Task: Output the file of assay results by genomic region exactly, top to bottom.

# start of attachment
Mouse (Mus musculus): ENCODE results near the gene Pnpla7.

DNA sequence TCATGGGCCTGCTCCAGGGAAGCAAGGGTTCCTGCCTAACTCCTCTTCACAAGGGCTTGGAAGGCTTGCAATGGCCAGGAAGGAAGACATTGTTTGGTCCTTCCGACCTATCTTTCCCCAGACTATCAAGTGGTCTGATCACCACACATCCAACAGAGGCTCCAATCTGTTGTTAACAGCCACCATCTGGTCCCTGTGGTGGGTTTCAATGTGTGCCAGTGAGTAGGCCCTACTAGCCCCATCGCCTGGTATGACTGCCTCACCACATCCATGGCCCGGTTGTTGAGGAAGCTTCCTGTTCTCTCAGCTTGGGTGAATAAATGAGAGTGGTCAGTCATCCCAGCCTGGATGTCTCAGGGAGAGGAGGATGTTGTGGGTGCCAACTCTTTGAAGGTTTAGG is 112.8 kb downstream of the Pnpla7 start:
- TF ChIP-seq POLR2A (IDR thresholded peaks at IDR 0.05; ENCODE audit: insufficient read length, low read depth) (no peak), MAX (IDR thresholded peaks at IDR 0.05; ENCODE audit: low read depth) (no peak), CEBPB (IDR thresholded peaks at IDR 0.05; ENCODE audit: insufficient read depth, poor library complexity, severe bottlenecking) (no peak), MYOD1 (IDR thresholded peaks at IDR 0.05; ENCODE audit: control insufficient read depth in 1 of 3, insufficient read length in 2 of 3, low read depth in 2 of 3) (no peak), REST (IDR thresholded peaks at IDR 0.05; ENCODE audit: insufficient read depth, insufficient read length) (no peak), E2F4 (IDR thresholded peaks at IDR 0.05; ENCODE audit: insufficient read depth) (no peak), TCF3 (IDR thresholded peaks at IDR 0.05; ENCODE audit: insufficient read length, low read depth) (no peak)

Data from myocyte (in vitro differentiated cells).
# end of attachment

Mouse (Mus musculus): ENCODE results near the gene Pnpla7.

DNA sequence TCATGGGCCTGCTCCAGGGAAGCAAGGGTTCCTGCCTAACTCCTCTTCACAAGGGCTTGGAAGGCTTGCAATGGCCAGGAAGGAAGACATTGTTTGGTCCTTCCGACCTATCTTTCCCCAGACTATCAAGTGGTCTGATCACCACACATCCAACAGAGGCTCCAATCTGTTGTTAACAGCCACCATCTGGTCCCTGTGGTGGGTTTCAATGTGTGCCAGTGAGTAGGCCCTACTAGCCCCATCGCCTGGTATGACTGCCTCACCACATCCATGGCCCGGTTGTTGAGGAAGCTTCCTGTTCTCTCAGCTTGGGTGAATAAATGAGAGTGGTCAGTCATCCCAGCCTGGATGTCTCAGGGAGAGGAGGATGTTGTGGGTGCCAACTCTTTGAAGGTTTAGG is 112.8 kb downstream of the Pnpla7 start:
- TF ChIP-seq POLR2A (IDR thresholded peaks at IDR 0.05; ENCODE audit: insufficient read length, low read depth) (no peak), MAX (IDR thresholded peaks at IDR 0.05; ENCODE audit: low read depth) (no peak), CEBPB (IDR thresholded peaks at IDR 0.05; ENCODE audit: insufficient read depth, poor library complexity, severe bottlenecking) (no peak), MYOD1 (IDR thresholded peaks at IDR 0.05; ENCODE audit: control insufficient read depth in 1 of 3, insufficient read length in 2 of 3, low read depth in 2 of 3) (no peak), REST (IDR thresholded peaks at IDR 0.05; ENCODE audit: insufficient read depth, insufficient read length) (no peak), E2F4 (IDR thresholded peaks at IDR 0.05; ENCODE audit: insufficient read depth) (no peak), TCF3 (IDR thresholded peaks at IDR 0.05; ENCODE audit: insufficient read length, low read depth) (no peak)

Data from myocyte (in vitro differentiated cells).